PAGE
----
The Best of British – B&Bs, brollies, black pudding, beer… all beauties. But these are some of my B-favourites.
Britain is bloody marvelous at boxes – mail, telephone, hedge, picnic*. Just spying a sliver of the iconic red and I’m down the rabbit hole, following bears and big surprises into the woods today. I will cross streets and fields to peruse an English mail box which traditionally carries the Latin initials of the reigning monarch at the time of their installation. Foxtwist is equi-distance from two lovely mail boxes. The one down the hill is a Georgius Rex (George IV 1820-1830), part of the former post office’s outer wall (now a house) and the other is up the hill, a Victoria Regina (QV 1837-1901) post box built into the Pensax estate wall. We have just been to Scotland and my post box poking and peering came to naught. Rex /Regina marks are not used in Scotland, the boxes marked with the Scots Crown or simply “Post Office” preventing vandalism. The local view is that if the current Queen Elizabeth is indeed Scotland’s regent, she is certainly not the Second.
A chance discovery during a recent weekend in Lyme Regis, Dorset lead to a wooden post box, exact age unknown. But construction in the street began in 1700s and the post box is considered one of England’s oldest surviving examples. It’s like Thing’s Box on The Adams Family – I feel as if a shaky gnarled hand might slide out and clutch my mail before slowly withdrawing back down into the sorting depths.
“Bloody Blair,” a woman said to me not long after my arrival in the UK 2010. Iraq, I thought? Middle East Peace? Cherie? Nooooo, fox hunting. Around Foxtwist Way, people keep hounds, wear pinks and hunt. Tony B instituted the Hunting Act 2004 which banned the hunting of wild animals with dogs in England and Wales. One of Mrs May’s 2017 election Manifesto promises for safe and stable government included repealing the legislation. But it was dropped like most of the manifesto in the wake of the Ballot Box Bugger-up and the subsequent implementation of Tory Party Plan B.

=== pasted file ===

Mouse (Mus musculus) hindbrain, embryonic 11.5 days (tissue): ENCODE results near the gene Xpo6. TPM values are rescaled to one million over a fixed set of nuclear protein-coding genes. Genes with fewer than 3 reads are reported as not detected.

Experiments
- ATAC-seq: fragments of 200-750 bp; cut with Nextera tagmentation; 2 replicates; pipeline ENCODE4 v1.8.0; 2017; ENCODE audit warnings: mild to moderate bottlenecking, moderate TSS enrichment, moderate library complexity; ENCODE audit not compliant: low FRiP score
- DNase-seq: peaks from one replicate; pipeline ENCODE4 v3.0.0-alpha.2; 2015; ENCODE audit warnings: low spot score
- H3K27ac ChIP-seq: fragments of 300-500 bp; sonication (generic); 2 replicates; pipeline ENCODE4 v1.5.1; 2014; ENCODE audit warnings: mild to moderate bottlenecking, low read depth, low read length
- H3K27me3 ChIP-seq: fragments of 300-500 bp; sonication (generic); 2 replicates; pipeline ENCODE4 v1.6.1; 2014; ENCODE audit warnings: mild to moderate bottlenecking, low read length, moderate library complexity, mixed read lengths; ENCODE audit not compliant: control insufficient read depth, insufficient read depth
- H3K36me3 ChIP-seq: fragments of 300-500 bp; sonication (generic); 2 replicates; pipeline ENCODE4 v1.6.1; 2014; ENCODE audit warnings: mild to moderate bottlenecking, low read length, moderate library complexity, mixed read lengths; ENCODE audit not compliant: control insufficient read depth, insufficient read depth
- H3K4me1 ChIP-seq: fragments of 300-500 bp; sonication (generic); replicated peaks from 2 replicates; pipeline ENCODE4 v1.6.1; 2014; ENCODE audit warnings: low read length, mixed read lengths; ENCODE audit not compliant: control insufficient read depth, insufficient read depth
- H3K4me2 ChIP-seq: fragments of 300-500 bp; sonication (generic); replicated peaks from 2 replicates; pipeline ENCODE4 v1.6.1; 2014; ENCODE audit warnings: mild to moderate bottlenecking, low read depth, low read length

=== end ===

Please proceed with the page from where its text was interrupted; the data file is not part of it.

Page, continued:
Every now and then a fox tentatively emerges from the woods behind Foxtwist. There’s a flash of slender orange, her elongated nose followed by a lush tail. She lopes alone across the field, unhurried but vigilant. Tony Blair has since said he regrets the Hunting Act legislation (but not Iraq).
John and I fulfilled our duties as lawn mower-er and floral arranger respectively at Foxtwist’s local church in May. St Andrew’s is Norman, 1120, and stands in an unusual semi-circular Saxon churchyard because it was once a fort. Thomas Walshe (1593), whose father was chancellor to Henry VIII, is entombed under its 14th century timber nave.
What a glorious month to be allocated! I collected bundles of buttercups and cow parsley and pink clover from the hedgerows, and arranged them in sweet bunches, bringing the meadows outside to in. My delight was somewhat tempered however to find I may have acted illegally. Apart from the three flowers I mentioned I can’t tell A Stinking Goosefoot from an Adder’s Tongue, both amongst countless other meadow flowers protected under the 1981 Wildlife and Countryside Act.
British raspberries, a fraction of the cost back home, blackberries collected daily from the canes around Foxtiwst, strawberries which can bought in matched sizes and plunged into creme anglaise to form a perfectly symmetrical summer flan… how will I live without these jewels in times to come?
In the glens around Killen, County Stirling we were eating the very last of the wild Scottish raspberries. The fruit likes the loamy soils, long summer daylight hours and relatively moderate temperatures found in Stirling, Perthshire, Angus, and Bute. Not unfortunately the hot, dry sandy soil common to much of Astraya.
In Stirling Castle Kirk I was entranced by an exhibition about the King James Bible, translated into English between 1604 and 1611. The translation eventually supplanted the Latin Vulgate as the standard version of scripture and became the most widely printed book in history. What I loved, loved, loved though was that the KJB translation is the source of still current catchphrases.